- Tuesday, November 2, 12:30 to 1:30. Missing Middle Housing: An Ecosystem of Housing Production, presented by Bill Fulton (Kinder Institute for Urban Research), Annie Fryman (Abodu), Jane Lin (Urban Field Studio), and Jared Basler (Maxable). 1 AICP CM credit available.
As the housing crisis worsens throughout the Bay Area, legislators and policymakers from across the region are looking for varying ways to boost housing production to alleviate California’s increasing level of unaffordability. Join us as we discuss how leaders in the Bay Area can develop an ecosystem of missing-middle housing production that has been missing for decades.
- Tuesday, November 16, 12:30 to 1:30. Building the Foundation for Transit-Oriented Development in the Bay Area, presented by Kara Vuicich (Metropolitan Transportation Commission), Jonathon Kass (SPUR), and Geeta Rao (Enterprise Community Partners). 1 AICP CM credit available.
In July, SPUR hosted a conversation with the MTC and local developers about the prime opportunities that exist for more successful and equitable transit-oriented development (TOD) throughout the Bay Area — locations that could house thousands of jobs and residents in communities around existing transit. Four months later, the agency has developed new preliminary policy proposals for its updated TOD plan, drawing on rigorous analysis and years of research into best practices. Join us to learn what MTC is proposing, share your questions and concerns, and help push the region towards more achievable transit-oriented development.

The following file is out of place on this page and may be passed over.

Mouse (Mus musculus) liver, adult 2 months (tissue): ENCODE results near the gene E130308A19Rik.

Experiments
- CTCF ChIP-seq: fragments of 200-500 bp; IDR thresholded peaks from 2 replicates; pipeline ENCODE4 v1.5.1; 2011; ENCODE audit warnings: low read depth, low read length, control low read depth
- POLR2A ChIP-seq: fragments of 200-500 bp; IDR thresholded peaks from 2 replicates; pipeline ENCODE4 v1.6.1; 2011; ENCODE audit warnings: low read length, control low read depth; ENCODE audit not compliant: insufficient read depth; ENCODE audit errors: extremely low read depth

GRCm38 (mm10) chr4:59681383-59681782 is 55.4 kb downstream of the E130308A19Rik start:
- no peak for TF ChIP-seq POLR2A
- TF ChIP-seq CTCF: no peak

- Tuesday, November 30, 12:30 to 1:30. Can Overlay Zones Help the Bay Area’s Housing Shortage? presented by Terry Taplin (Berkeley City Council), Jesse Kanson-Benanav (Abundant Housing Massachusetts), Darrell Owens (East Bay for Everyone), and Sarah Karlinsky (SPUR). 1 AICP CM credit available.
As the housing shortage in the San Francisco Bay Area continues unabated, elected leaders across the region are exploring myriad options for their jurisdictions to build the number of homes mandated by the California Department of Housing and Community Development’s Regional Housing Needs Allocation (RHNA). One of the innovative methods for achieving these housing goals being explored is the creation and application of overlay zones, at which Berkeley is serving as a regional model. Come hear how overlay zoning is working there, the success seen in Massachusetts, and why such zoning might be the best tool for addressing the state’s expanding housing crisis.